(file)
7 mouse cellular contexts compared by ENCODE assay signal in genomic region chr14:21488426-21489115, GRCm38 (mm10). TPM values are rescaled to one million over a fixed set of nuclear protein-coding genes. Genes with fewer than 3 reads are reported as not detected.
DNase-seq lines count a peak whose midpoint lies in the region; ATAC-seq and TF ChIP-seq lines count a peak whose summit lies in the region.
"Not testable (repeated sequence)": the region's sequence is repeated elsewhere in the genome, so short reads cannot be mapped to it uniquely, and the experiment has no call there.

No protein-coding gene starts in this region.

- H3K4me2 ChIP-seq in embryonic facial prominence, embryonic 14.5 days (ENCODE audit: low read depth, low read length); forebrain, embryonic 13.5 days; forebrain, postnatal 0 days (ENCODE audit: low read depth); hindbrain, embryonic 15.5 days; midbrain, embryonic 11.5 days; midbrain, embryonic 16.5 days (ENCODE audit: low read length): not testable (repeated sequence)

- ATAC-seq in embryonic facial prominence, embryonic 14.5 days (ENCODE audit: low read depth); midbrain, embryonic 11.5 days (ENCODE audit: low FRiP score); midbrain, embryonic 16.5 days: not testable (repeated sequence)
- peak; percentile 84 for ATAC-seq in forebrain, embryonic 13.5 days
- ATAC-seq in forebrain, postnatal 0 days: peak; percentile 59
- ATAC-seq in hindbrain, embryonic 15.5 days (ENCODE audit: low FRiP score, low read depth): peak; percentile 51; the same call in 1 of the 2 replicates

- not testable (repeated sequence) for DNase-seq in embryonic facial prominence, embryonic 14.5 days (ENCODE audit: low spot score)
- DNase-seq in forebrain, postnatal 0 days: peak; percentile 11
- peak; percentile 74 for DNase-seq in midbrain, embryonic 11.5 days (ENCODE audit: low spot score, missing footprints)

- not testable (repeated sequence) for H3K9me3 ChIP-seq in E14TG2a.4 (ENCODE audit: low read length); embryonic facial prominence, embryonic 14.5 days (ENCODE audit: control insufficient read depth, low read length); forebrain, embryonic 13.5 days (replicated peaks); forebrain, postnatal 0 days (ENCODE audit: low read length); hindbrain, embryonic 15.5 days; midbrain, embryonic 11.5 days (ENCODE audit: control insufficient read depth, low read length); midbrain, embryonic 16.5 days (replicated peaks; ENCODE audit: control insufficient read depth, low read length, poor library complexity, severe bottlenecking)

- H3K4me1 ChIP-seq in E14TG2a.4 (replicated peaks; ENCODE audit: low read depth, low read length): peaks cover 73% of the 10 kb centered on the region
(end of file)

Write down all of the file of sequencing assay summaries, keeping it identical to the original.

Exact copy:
7 mouse cellular contexts compared by ENCODE assay signal in genomic region chr14:21488426-21489115, GRCm38 (mm10). TPM values are rescaled to one million over a fixed set of nuclear protein-coding genes. Genes with fewer than 3 reads are reported as not detected.
DNase-seq lines count a peak whose midpoint lies in the region; ATAC-seq and TF ChIP-seq lines count a peak whose summit lies in the region.
"Not testable (repeated sequence)": the region's sequence is repeated elsewhere in the genome, so short reads cannot be mapped to it uniquely, and the experiment has no call there.

No protein-coding gene starts in this region.

- H3K4me2 ChIP-seq in embryonic facial prominence, embryonic 14.5 days (ENCODE audit: low read depth, low read length); forebrain, embryonic 13.5 days; forebrain, postnatal 0 days (ENCODE audit: low read depth); hindbrain, embryonic 15.5 days; midbrain, embryonic 11.5 days; midbrain, embryonic 16.5 days (ENCODE audit: low read length): not testable (repeated sequence)

- ATAC-seq in embryonic facial prominence, embryonic 14.5 days (ENCODE audit: low read depth); midbrain, embryonic 11.5 days (ENCODE audit: low FRiP score); midbrain, embryonic 16.5 days: not testable (repeated sequence)
- peak; percentile 84 for ATAC-seq in forebrain, embryonic 13.5 days
- ATAC-seq in forebrain, postnatal 0 days: peak; percentile 59
- ATAC-seq in hindbrain, embryonic 15.5 days (ENCODE audit: low FRiP score, low read depth): peak; percentile 51; the same call in 1 of the 2 replicates

- not testable (repeated sequence) for DNase-seq in embryonic facial prominence, embryonic 14.5 days (ENCODE audit: low spot score)
- DNase-seq in forebrain, postnatal 0 days: peak; percentile 11
- peak; percentile 74 for DNase-seq in midbrain, embryonic 11.5 days (ENCODE audit: low spot score, missing footprints)

- not testable (repeated sequence) for H3K9me3 ChIP-seq in E14TG2a.4 (ENCODE audit: low read length); embryonic facial prominence, embryonic 14.5 days (ENCODE audit: control insufficient read depth, low read length); forebrain, embryonic 13.5 days (replicated peaks); forebrain, postnatal 0 days (ENCODE audit: low read length); hindbrain, embryonic 15.5 days; midbrain, embryonic 11.5 days (ENCODE audit: control insufficient read depth, low read length); midbrain, embryonic 16.5 days (replicated peaks; ENCODE audit: control insufficient read depth, low read length, poor library complexity, severe bottlenecking)

- H3K4me1 ChIP-seq in E14TG2a.4 (replicated peaks; ENCODE audit: low read depth, low read length): peaks cover 73% of the 10 kb centered on the region